Mind Over Reality Transition

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"This is my short version of Ajit Varki and Danny Brower‘s Mind Over Reality Transition (MORT) theory. A longer more complete version by the authors is here, here, and here, and an excellent video version is here. I also wrote a broader narrative here.

The human brain is much more powerful than the brain of any other species.


Most people ask “what’s special about humans?”.

It’s the wrong question.

A powerful brain with an extended theory of mind is clearly a useful adaptation for an intelligent social species because it has permitted humans to take over the planet.

Evolution frequently re-discovers successful solutions. For example, the eye independently evolved in several different species.

The correct question is “what’s prevented other intelligent social species like chimpanzees, elephants, crows, and dolphins from evolving brains similar to humans?”.

The answer is that a more powerful brain with an extended theory of mind becomes aware of mortality by observing common dangerous activities like hunting and childbirth, and this awareness of death causes depression and reduced risk taking, thus preventing the trait from being passed on to the next generation.

This barrier has prevented the evolution of a more powerful brain in all but one species.

Crossing the barrier requires an improbable evolutionary event, analogous to the energy per gene barrier that blocked complex life for 2 billion years until a rare endosymbiosis (merging) of prokaryotes (simple cells) created the eukaryotic cell (complex cell common to all multicellular life).

About 100,000 years ago, one small group of hominids in Africa broke through the barrier by simultaneously evolving an extended theory of mind with denial of death.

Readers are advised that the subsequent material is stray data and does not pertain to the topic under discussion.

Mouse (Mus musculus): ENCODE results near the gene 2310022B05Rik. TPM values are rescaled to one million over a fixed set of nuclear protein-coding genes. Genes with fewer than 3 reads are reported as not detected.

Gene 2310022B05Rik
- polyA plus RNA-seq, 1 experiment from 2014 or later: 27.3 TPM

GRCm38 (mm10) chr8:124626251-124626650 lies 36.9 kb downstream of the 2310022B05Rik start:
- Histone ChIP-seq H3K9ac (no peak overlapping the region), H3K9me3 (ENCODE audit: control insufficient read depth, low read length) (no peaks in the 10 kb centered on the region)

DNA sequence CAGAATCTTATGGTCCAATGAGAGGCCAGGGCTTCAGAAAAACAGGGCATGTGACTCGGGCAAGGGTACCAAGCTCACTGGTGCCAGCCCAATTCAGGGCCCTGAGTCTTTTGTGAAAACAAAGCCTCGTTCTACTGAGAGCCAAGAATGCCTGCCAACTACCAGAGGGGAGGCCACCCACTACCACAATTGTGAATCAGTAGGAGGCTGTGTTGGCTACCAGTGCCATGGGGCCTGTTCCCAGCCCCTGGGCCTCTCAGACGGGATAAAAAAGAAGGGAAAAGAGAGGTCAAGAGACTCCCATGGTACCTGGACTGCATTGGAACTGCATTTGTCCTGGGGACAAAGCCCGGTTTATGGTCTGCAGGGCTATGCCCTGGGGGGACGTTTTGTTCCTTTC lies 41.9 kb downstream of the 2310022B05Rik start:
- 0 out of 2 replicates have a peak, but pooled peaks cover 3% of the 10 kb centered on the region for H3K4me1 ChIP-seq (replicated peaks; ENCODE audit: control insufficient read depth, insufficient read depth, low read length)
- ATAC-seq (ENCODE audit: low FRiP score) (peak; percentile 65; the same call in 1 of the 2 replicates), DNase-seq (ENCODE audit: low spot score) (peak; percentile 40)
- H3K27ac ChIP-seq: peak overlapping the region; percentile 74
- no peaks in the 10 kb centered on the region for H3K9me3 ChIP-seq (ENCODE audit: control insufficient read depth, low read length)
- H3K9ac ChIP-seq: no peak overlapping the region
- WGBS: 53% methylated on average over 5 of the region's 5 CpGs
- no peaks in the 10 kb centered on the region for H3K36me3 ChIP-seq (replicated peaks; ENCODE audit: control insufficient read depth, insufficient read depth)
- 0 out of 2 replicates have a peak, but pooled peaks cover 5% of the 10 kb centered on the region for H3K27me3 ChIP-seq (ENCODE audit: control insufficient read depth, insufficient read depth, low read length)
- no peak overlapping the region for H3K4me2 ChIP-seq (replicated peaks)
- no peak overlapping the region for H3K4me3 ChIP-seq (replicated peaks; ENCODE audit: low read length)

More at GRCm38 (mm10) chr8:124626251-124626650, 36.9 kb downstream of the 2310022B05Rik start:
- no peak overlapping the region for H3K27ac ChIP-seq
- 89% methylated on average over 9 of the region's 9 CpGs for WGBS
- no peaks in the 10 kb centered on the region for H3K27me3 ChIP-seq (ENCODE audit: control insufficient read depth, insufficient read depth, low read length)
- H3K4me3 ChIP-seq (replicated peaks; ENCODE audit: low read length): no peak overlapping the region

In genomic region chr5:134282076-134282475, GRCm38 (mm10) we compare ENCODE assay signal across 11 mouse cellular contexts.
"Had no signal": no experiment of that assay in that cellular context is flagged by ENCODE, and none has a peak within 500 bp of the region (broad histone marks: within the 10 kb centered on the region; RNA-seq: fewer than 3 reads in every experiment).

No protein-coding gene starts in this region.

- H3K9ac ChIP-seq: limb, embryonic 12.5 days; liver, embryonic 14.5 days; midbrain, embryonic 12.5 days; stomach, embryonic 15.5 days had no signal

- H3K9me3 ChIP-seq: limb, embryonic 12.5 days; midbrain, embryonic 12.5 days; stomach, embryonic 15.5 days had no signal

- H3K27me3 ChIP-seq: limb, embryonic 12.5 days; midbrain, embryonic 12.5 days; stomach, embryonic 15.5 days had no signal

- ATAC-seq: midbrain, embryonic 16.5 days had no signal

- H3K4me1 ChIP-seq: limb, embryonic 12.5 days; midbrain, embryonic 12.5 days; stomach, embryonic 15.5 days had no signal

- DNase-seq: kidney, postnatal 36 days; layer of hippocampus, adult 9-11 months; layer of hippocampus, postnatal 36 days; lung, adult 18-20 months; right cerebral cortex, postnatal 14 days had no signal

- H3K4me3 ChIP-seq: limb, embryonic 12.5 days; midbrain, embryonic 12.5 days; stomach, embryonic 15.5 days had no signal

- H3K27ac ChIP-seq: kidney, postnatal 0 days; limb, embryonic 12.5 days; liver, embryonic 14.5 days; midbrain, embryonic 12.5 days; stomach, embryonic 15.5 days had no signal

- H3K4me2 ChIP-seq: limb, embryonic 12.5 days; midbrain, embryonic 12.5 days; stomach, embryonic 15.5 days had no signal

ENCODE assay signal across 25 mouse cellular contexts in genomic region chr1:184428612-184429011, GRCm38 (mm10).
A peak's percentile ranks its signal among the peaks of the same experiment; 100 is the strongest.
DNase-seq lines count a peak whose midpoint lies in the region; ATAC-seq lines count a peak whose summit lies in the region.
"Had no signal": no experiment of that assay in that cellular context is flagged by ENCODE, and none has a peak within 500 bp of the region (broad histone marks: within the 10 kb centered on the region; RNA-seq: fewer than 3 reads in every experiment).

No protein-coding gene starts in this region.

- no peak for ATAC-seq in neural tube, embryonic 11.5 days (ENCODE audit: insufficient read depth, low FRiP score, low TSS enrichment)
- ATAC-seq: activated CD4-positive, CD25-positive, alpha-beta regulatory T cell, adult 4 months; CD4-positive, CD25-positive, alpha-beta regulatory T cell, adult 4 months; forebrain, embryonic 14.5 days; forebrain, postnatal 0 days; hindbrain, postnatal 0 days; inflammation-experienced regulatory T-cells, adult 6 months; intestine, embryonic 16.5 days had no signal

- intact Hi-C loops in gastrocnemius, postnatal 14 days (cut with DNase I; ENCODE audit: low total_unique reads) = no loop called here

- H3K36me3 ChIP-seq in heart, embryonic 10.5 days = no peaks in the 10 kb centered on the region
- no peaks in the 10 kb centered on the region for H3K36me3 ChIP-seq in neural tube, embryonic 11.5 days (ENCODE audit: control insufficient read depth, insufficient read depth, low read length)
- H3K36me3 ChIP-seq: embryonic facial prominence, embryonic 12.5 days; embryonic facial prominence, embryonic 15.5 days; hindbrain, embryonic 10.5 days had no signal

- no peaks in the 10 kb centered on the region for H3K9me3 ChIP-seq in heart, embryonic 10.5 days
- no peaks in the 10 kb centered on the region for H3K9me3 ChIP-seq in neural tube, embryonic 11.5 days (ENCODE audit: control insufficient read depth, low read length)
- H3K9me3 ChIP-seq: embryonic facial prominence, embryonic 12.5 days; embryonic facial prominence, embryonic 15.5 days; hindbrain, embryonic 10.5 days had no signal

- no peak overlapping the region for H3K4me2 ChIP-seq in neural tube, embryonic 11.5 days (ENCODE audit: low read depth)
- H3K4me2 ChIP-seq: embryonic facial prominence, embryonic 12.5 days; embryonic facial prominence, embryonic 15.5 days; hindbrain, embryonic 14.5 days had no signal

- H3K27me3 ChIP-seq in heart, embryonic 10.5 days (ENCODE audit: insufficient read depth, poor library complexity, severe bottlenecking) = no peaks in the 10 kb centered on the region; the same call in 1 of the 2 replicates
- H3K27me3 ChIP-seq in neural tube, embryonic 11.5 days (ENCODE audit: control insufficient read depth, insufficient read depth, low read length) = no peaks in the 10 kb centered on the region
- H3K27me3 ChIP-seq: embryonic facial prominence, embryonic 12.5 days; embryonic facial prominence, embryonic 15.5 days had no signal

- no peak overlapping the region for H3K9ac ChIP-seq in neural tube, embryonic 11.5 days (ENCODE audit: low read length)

While denial of death may appear to be a suspiciously complicated behavior to evolve quickly, it can, for example, be implemented by a modest tweak to the fear suppression module that mammals use when forced to fight. A side effect of this solution is that not only is death denied, but anything unpleasant is denied, thus the adaptation manifests as denial of reality (aka optimism bias).

On its own, denial of reality is maladaptive because it causes behaviors not optimal for survival. However the two maladaptive behaviors, an extended theory of mind and denial of reality, when combined, become highly adaptive by enabling the evolution of a more powerful brain, which is clearly useful for an intelligent social species.

The probability of an extended theory of mind plus denial of reality emerging at the same time is very low, and apparently has occurred only once on this planet, just as the eukaryotic cell emerged only once.

In a geologic blink, that small lucky group outcompeted all other hominids and every other species on the planet."